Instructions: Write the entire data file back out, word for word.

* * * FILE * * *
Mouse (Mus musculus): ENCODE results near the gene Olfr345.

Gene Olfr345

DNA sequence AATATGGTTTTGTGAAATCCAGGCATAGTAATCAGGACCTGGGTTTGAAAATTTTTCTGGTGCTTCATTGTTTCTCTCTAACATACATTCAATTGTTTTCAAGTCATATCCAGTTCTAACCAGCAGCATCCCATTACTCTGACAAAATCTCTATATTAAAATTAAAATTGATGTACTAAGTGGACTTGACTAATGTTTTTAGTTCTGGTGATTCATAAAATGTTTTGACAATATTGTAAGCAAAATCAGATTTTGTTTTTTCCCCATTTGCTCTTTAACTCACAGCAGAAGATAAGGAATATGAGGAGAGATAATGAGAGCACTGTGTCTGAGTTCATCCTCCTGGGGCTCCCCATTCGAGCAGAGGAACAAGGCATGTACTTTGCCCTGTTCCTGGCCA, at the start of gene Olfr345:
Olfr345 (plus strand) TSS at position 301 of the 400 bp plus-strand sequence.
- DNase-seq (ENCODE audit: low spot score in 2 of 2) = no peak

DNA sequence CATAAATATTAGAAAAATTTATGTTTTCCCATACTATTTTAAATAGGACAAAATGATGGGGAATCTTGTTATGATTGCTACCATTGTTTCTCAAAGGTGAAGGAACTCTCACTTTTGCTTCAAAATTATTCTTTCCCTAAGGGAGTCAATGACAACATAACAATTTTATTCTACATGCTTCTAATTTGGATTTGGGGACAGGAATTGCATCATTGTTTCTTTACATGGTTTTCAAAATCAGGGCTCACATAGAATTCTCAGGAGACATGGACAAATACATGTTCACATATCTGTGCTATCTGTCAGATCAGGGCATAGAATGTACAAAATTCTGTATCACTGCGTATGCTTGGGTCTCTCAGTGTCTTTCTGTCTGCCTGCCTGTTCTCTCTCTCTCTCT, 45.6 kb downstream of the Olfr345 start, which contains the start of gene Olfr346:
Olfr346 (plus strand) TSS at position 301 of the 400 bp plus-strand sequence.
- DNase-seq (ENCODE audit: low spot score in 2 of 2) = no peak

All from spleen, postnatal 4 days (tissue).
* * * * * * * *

Mouse (Mus musculus): ENCODE results near the gene Olfr345.

Gene Olfr345

DNA sequence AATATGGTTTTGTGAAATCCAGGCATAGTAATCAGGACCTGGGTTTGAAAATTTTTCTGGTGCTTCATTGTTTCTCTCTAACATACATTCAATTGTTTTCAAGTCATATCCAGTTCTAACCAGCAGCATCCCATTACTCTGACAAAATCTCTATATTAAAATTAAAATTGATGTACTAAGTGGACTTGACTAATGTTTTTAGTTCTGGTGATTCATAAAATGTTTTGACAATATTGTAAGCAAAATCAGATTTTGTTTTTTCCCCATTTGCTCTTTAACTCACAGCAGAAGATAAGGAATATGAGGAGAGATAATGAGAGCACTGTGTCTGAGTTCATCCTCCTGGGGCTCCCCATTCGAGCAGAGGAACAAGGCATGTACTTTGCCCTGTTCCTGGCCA, at the start of gene Olfr345:
Olfr345 (plus strand) TSS at position 301 of the 400 bp plus-strand sequence.
- DNase-seq (ENCODE audit: low spot score in 2 of 2) = no peak

DNA sequence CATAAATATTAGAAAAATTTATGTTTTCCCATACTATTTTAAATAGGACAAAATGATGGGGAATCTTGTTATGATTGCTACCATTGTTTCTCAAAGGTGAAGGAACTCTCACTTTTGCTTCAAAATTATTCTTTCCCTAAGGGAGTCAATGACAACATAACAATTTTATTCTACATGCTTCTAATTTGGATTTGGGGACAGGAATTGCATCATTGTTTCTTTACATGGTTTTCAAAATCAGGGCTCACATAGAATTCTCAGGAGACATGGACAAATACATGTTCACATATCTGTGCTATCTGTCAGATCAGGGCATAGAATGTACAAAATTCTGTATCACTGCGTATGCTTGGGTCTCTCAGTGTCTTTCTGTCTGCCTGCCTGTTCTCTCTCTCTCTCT, 45.6 kb downstream of the Olfr345 start, which contains the start of gene Olfr346:
Olfr346 (plus strand) TSS at position 301 of the 400 bp plus-strand sequence.
- DNase-seq (ENCODE audit: low spot score in 2 of 2) = no peak

All from spleen, postnatal 4 days (tissue).